particular gossip routing variants will perform badly.
Assigned to: Michael Busch
Advisor: Oliver Hahm
The integration of the so called Internet Of Things into worldwide network
structures is one the big challenges for the developement of the Future
Internet. Tiny low-power devices such as wireless sensor nodes and embedded
systems that are used in Personal Area Networks (PANs) have to been connected
to well-established network topologies.
Using IPv6 over a 802.15.4 based MAC layer is one of the possible approaches to
solve this problem. For this purpose IETF has created a working group called
6lowpan. You should give a detailed overview about the topics discussed by this
working group like bootstrapping, header compression and routing.
Assigned to: Oliver Gesch
Routing protocols supporting mobility
To meet the specific requirements of a mobile ad hoc network (MANET) a couple
of routing algorithms have been developed during the last decades. On of the
challenges of these protocols in particular is obviously the mobility of the
nodes. As a goal of this assignment you should create a survey over the
different approaches to deal with this topic. Which routing protocols exist and
what is the current state of their implementations? Which strategies are used
to handle mobile node in such a network?
Assigned to: Jun Bao
Advisor: Felix Juraschek
Mobility models for human movement patterns
Network simulations for mobile wireless networks usually rely on mobility
models to specify the movement of the mobile entities. These models describe
movement patterns that are characteristic for the particular mobile object.
The focus of this topic is on models for human movement patterns. Simple
mobility models, such as the Random Waypoint model, are easy to calculate and
therefore scale very well. However, the derived mobility traces do not
resemble actual human movement. More complex models have been developed that
model human and group movement patterns in urban environments. Candidates of
these models are variations of the Levy Walk model, models based on real
mobility traces, and models that respect geographic restrictions.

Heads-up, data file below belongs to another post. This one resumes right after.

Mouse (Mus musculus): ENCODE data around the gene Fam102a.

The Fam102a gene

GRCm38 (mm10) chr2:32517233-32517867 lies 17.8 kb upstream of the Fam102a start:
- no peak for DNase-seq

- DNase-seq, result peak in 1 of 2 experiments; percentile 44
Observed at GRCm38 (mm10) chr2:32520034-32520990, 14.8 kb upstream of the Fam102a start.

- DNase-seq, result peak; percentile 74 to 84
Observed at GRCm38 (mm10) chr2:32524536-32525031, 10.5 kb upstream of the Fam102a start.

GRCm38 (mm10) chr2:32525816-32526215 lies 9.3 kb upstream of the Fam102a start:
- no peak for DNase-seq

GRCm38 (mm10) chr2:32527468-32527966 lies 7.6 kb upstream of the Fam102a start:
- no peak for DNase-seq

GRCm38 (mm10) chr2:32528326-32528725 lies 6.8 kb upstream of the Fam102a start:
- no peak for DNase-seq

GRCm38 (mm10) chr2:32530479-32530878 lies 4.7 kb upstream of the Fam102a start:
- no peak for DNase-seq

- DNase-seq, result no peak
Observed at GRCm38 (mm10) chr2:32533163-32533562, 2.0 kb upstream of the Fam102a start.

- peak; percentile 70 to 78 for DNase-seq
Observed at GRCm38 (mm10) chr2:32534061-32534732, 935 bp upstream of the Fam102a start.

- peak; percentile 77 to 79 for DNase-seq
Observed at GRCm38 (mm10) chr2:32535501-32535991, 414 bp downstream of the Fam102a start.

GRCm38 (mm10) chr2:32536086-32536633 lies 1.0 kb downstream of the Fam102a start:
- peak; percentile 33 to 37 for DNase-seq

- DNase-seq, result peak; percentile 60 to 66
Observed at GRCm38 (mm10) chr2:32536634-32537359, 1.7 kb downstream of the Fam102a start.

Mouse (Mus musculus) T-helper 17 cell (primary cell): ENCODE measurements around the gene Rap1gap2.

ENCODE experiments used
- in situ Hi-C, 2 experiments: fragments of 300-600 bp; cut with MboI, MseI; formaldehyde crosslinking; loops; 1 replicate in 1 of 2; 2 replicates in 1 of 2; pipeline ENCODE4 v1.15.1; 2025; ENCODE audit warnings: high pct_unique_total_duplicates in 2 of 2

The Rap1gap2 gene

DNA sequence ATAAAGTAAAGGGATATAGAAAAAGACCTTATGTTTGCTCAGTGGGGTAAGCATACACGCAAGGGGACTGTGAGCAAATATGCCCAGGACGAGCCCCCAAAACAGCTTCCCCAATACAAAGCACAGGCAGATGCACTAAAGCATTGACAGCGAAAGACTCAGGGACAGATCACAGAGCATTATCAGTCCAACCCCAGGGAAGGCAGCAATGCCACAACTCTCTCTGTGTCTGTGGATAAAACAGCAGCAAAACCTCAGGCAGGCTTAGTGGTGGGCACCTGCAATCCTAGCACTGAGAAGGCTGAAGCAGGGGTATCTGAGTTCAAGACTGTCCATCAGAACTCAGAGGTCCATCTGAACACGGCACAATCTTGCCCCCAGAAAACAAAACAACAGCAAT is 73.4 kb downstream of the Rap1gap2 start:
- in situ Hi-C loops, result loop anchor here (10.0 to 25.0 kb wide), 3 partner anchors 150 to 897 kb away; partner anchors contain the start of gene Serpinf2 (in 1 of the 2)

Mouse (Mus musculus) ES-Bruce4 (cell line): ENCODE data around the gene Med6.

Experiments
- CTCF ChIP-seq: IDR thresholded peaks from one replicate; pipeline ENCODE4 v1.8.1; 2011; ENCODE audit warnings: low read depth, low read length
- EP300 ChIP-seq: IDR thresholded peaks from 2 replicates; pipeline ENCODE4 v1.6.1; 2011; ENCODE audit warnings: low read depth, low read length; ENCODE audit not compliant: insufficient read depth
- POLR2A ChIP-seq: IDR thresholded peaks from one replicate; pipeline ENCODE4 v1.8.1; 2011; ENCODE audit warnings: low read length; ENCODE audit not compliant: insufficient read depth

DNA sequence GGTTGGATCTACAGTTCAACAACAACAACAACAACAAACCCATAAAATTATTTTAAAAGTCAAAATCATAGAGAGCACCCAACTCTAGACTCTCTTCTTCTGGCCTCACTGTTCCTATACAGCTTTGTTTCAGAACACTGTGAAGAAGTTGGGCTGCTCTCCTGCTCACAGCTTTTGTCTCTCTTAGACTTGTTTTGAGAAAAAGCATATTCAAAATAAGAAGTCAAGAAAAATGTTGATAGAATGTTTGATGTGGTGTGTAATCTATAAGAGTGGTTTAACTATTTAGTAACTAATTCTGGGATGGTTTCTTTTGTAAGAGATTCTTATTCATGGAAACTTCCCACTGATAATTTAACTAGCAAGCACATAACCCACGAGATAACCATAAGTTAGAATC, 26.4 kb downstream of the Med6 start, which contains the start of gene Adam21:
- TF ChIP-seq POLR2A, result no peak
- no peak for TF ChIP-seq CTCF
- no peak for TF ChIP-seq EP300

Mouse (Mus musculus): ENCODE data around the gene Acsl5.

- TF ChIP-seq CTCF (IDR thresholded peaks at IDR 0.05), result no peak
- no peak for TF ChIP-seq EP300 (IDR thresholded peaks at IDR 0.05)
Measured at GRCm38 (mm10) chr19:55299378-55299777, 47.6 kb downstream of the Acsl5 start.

The goal of this thesis is to acquire an overview of mobility models for human movement
patterns and derive a discussion about their features and limitations.
Assigned to: Karl Held
Interference metrics for wireless networks
Interference in wireless networks occurs, when two near-by network stations
transmit simultaneously on the same frequency and thus may affect the receiving
process. The research area of channel assignment attempts to decrease the
network-wide interference by using non-interfering channels for potentially
interfering links. An interesting task is how to estimate the interference and
its effects on the network performance, since it is usually of a dynamic nature
and the intensity may change over time. Interference metrics have been
developed for this case. These metrics range from simple ones which specify an
interference range, usually the m-hop neighborhood of a network station, and
all links in this range potentially interfere with each other. More complex
models estimate the interference of two links with measurements, which is a
time and resource-intensive procedure but promises more accurate results.
However, the gathered results are usually only valid for one particular network
deployment and can thus not be transferred to other networks.
The focus of this topic is to acquire an overview of the state of the art of
developed interference metrics and derive a discussion of their applicability
for particular scenarios.
Assigned to: Robin Pradel
Advisor: Katinka Wolter
Analysing computer networks using network calculus
Network calculus is a mathematical description that allows to analyse networks
with respect to throughput, bottlenecks and performance bounds. Traffic flows
in a network can be described as they travel through a network. The
presentation and report should introduce and explain the method, demonstrate it
in an example and point out strengths and weaknesses.
Assigned to: Yosif Harziano
GMAC: A Game-theoretic MAC Protocol for Mobile Ad Hoc Networks
gMAC is a protocol developed by the Dutch company CHESS for decentralised
medium access in wireless sensor networks. These networks are used e.g. in a
Dutch flower market where thousands of trolleys are autonomously routed to
transport flowers. The protocol is decentralised and energy-aware. The
presentation and report should introduce and explain the protocol as well as
consider evaluation of the protocol.
Advisor: Kaspar Schleiser
P2P Data Storage
Modern P2P Data Storage Systems like Pastry, Chord or Freenet make use of
sophisticated algorithms to store and retrieve data in massively scalable P2P
networks. Most are based on Distributed Hash Tables (DHT). Redundancy makes it
possible for nodes to leave the network without data loss. Most systems offer
some kind of encryption and some even allow participants to remain anonymous.
he focus on this topic is to acquire an overview of currentl state of the art
protocols regarding features, performance, scalability and resource usage.
Assigned to: Daniel Steig